Clarification of the Court’s approach to Statutory Wills in Western Australia

There have been few Statutory Will applications in Western Australia, which is surprising because the threshold under s 42 of the Wills Act 1970 (WA) is lower than in the other States and Territories – the Court need only be satisfied that the suggested Will “is one which could be made by the person concerned if the person were not lacking testamentary capacity” (s 42(b)).

R v J [2017] WASC 53 is the first decision in which the Court has considered, in any detail, the requirements for the authorisation of a Statutory Will.  Chaney J observed that:

“The distinction between the Western Australian provision and that in other States (apart from the absence in this State of any requirements for leave) is the absence of any reference in s 42 to the likely intentions of the incapable person or any reference to the will being one that would have been, or would reasonably be likely to have been, made by the incapable person.  All that s 42 requires is that the will is one which could have been made by the incapable person.”

The judgment contains an analysis of how the Court is to approach the task of determining whether s 42(b) is met,  After considering the English decisions that pre-dated the enactment of the legislation in Western Australia, his Honour found that:

“There is no provision in s 42 of the Wills Act which makes reference to what might reasonably be expected of the incapable person nor to provision being made for other persons or purposes.  On the other hand, it is clear that the matters which must be furnished to the court under s 41 are relevant considerations, in the sense of matters to which the court is required to have regard, in exercising its discretion.  Those factors suggest that, in exercising what appears to be a very broad discretion, the court will have regard to the incapable person’s wishes so far as they might be ascertainable, and give objective consideration to appropriate provision for those who might reasonably expect to benefit from the incapable person’s estate having regard to the nature and value of the assets and liabilities of the estate.  The requirement to have regard to possible claims under the Family Provision Act 1972 (WA) suggests that the court should be mindful to ensure adequate provision is made for those who would have standing to apply for relief under that Act.  The task of the court is to make a will which in the court’s judgment reflects an objectively proper disposition of the incapable person’s estate giving weight to, but not being bound by, the wishes of the incapable person insofar as they can be reliably ascertained.  The test thus involves both subjective elements and objective elements.”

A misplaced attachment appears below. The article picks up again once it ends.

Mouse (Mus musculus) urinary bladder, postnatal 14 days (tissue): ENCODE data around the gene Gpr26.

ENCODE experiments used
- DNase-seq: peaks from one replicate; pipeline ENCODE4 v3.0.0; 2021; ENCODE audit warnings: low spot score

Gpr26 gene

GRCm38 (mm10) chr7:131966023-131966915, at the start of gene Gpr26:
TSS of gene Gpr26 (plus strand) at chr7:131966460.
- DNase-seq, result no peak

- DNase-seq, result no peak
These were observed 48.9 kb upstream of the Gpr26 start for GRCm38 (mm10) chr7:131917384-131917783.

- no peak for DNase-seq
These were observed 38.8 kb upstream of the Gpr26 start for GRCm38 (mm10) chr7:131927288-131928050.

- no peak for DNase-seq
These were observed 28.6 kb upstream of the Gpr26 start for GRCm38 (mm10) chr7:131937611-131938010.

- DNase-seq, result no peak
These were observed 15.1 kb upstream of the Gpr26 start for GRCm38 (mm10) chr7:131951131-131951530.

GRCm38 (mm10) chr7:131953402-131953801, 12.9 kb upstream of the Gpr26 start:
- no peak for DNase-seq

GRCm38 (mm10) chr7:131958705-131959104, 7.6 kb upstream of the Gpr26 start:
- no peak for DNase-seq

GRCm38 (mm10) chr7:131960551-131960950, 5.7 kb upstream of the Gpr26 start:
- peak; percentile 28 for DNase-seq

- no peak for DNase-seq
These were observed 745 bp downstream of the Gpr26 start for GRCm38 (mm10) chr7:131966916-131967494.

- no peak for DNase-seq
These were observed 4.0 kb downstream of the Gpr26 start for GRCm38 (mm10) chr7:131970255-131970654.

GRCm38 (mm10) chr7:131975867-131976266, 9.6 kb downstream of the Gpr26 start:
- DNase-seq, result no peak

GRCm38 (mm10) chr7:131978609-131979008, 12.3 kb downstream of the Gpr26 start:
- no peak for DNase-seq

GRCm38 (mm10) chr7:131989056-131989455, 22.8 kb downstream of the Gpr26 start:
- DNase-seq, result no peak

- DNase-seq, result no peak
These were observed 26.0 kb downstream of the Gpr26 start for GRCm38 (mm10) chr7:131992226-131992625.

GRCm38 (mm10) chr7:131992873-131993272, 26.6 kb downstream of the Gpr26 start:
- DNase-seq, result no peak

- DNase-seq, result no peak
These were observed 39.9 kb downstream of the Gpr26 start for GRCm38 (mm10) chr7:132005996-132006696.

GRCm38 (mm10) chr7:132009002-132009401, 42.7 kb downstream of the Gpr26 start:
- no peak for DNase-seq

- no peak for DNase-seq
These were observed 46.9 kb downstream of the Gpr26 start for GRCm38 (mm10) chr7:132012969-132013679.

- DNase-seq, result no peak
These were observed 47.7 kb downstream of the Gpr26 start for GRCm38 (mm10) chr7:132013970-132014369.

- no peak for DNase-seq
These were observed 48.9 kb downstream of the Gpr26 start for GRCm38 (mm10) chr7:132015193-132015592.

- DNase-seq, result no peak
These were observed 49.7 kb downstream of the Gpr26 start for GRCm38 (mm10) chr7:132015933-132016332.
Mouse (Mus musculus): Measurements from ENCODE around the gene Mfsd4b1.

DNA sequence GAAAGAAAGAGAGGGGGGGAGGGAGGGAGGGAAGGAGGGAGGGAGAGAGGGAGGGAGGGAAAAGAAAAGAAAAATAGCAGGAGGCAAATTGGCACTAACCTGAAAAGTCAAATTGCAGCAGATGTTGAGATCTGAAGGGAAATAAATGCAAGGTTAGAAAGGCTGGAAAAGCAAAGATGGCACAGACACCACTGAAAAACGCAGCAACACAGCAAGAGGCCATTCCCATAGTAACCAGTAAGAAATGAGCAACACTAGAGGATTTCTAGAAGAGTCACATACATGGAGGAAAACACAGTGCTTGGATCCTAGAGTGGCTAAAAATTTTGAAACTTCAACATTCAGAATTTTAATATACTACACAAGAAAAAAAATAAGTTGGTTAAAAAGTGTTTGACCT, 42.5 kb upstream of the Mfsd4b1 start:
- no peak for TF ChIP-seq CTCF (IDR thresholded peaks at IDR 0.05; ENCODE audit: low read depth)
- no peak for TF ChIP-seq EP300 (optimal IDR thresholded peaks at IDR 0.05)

The general thrust of the application in this case was that the proposed testator, who was 91 years old, had upon the death of her first husband sold a house property in which they had both lived, and placed the proceeds in one or more bank accounts.  She had lost testamentary capacity.   The applicant for the Statutory Will was the daughter of the proposed testator’s second marriage.  She sought the authorisation of the making of a Will that would provide for a gift of two bank accounts, said to contain the proceeds of the sale of that house property, to the two children of the proposed testator’s first marriage.

His Honour was not satisfied as to the terms of the proposed Will.  In particular, it limited the benefits that would be received by the two children from the first marriage, to the two identified accounts, which may be be less than their entitlement on intestacy.  The substitutionary provisions were also unsatisfactory.

Various other difficulties were identified, including the failure of the applicant to sufficiently identify the assets of the proposed testator’s estate.

The fact that the affected family members supported the application was not sufficient to overcome these difficulties:

“A feature of this case is that the likely beneficiaries of J’s estate, whether under the proposed will or under intestacy, consent to the making of the proposed will.  That is a not insignificant factor in favour of making the proposed will.  It is not, however, determinative.  The object of s 40 is not to, in effect, confer will making power of an incapable person on the likely beneficiaries of that person’s deceased estate.  It is for the court to exercise its discretion, having regard to the information provided in accordance with s 41 of the Wills Act, as to whether a will in the terms proposed should be made.”

The application was dismissed.

A copy of the judgment is accessible here.